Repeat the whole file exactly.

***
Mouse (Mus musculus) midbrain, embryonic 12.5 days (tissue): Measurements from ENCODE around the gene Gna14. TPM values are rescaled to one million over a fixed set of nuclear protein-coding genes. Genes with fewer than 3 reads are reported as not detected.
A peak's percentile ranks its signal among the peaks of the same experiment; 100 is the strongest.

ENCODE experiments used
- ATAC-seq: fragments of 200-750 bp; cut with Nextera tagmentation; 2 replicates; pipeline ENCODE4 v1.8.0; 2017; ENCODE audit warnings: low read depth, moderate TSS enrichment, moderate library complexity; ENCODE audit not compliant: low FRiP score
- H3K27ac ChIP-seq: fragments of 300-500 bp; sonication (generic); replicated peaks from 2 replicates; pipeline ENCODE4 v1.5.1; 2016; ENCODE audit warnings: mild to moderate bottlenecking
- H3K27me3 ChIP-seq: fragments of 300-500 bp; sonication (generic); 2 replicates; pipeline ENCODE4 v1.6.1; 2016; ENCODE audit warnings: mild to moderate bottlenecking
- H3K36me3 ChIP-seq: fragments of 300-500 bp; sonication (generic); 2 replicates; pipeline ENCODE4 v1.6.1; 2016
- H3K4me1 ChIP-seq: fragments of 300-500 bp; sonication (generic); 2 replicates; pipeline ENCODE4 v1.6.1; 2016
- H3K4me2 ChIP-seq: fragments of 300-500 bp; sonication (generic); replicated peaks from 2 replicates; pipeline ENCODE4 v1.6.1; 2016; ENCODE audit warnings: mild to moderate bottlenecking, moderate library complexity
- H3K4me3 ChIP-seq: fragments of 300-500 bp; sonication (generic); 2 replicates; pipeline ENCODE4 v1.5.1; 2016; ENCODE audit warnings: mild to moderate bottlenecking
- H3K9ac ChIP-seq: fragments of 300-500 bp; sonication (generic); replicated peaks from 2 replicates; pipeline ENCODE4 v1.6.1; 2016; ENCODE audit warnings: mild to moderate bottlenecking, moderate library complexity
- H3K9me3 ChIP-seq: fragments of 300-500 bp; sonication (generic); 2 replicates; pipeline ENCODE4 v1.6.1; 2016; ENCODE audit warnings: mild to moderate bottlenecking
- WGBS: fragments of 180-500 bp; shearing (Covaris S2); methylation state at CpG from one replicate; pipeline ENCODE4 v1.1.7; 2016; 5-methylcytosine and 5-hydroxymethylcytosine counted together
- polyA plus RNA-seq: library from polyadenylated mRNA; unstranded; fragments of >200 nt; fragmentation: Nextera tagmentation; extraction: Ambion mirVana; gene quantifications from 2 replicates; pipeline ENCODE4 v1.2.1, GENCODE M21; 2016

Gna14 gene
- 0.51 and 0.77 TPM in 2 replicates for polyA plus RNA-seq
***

Mouse (Mus musculus) midbrain, embryonic 12.5 days (tissue): Measurements from ENCODE around the gene Gna14. TPM values are rescaled to one million over a fixed set of nuclear protein-coding genes. Genes with fewer than 3 reads are reported as not detected.
A peak's percentile ranks its signal among the peaks of the same experiment; 100 is the strongest.

ENCODE experiments used
- ATAC-seq: fragments of 200-750 bp; cut with Nextera tagmentation; 2 replicates; pipeline ENCODE4 v1.8.0; 2017; ENCODE audit warnings: low read depth, moderate TSS enrichment, moderate library complexity; ENCODE audit not compliant: low FRiP score
- H3K27ac ChIP-seq: fragments of 300-500 bp; sonication (generic); replicated peaks from 2 replicates; pipeline ENCODE4 v1.5.1; 2016; ENCODE audit warnings: mild to moderate bottlenecking
- H3K27me3 ChIP-seq: fragments of 300-500 bp; sonication (generic); 2 replicates; pipeline ENCODE4 v1.6.1; 2016; ENCODE audit warnings: mild to moderate bottlenecking
- H3K36me3 ChIP-seq: fragments of 300-500 bp; sonication (generic); 2 replicates; pipeline ENCODE4 v1.6.1; 2016
- H3K4me1 ChIP-seq: fragments of 300-500 bp; sonication (generic); 2 replicates; pipeline ENCODE4 v1.6.1; 2016
- H3K4me2 ChIP-seq: fragments of 300-500 bp; sonication (generic); replicated peaks from 2 replicates; pipeline ENCODE4 v1.6.1; 2016; ENCODE audit warnings: mild to moderate bottlenecking, moderate library complexity
- H3K4me3 ChIP-seq: fragments of 300-500 bp; sonication (generic); 2 replicates; pipeline ENCODE4 v1.5.1; 2016; ENCODE audit warnings: mild to moderate bottlenecking
- H3K9ac ChIP-seq: fragments of 300-500 bp; sonication (generic); replicated peaks from 2 replicates; pipeline ENCODE4 v1.6.1; 2016; ENCODE audit warnings: mild to moderate bottlenecking, moderate library complexity
- H3K9me3 ChIP-seq: fragments of 300-500 bp; sonication (generic); 2 replicates; pipeline ENCODE4 v1.6.1; 2016; ENCODE audit warnings: mild to moderate bottlenecking
- WGBS: fragments of 180-500 bp; shearing (Covaris S2); methylation state at CpG from one replicate; pipeline ENCODE4 v1.1.7; 2016; 5-methylcytosine and 5-hydroxymethylcytosine counted together
- polyA plus RNA-seq: library from polyadenylated mRNA; unstranded; fragments of >200 nt; fragmentation: Nextera tagmentation; extraction: Ambion mirVana; gene quantifications from 2 replicates; pipeline ENCODE4 v1.2.1, GENCODE M21; 2016

Gna14 gene
- 0.51 and 0.77 TPM in 2 replicates for polyA plus RNA-seq